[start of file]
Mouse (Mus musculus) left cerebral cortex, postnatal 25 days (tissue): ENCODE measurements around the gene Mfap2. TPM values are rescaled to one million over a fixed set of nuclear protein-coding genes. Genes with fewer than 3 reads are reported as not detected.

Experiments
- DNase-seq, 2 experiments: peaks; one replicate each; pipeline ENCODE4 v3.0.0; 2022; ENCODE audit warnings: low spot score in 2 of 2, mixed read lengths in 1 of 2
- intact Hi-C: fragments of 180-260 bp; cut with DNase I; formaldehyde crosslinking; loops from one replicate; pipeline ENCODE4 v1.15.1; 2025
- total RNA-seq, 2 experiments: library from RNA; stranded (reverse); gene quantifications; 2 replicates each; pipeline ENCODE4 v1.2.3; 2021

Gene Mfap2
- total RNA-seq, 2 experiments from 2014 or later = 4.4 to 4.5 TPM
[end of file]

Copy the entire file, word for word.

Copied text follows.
Mouse (Mus musculus) left cerebral cortex, postnatal 25 days (tissue): ENCODE measurements around the gene Mfap2. TPM values are rescaled to one million over a fixed set of nuclear protein-coding genes. Genes with fewer than 3 reads are reported as not detected.

Experiments
- DNase-seq, 2 experiments: peaks; one replicate each; pipeline ENCODE4 v3.0.0; 2022; ENCODE audit warnings: low spot score in 2 of 2, mixed read lengths in 1 of 2
- intact Hi-C: fragments of 180-260 bp; cut with DNase I; formaldehyde crosslinking; loops from one replicate; pipeline ENCODE4 v1.15.1; 2025
- total RNA-seq, 2 experiments: library from RNA; stranded (reverse); gene quantifications; 2 replicates each; pipeline ENCODE4 v1.2.3; 2021

Gene Mfap2
- total RNA-seq, 2 experiments from 2014 or later = 4.4 to 4.5 TPM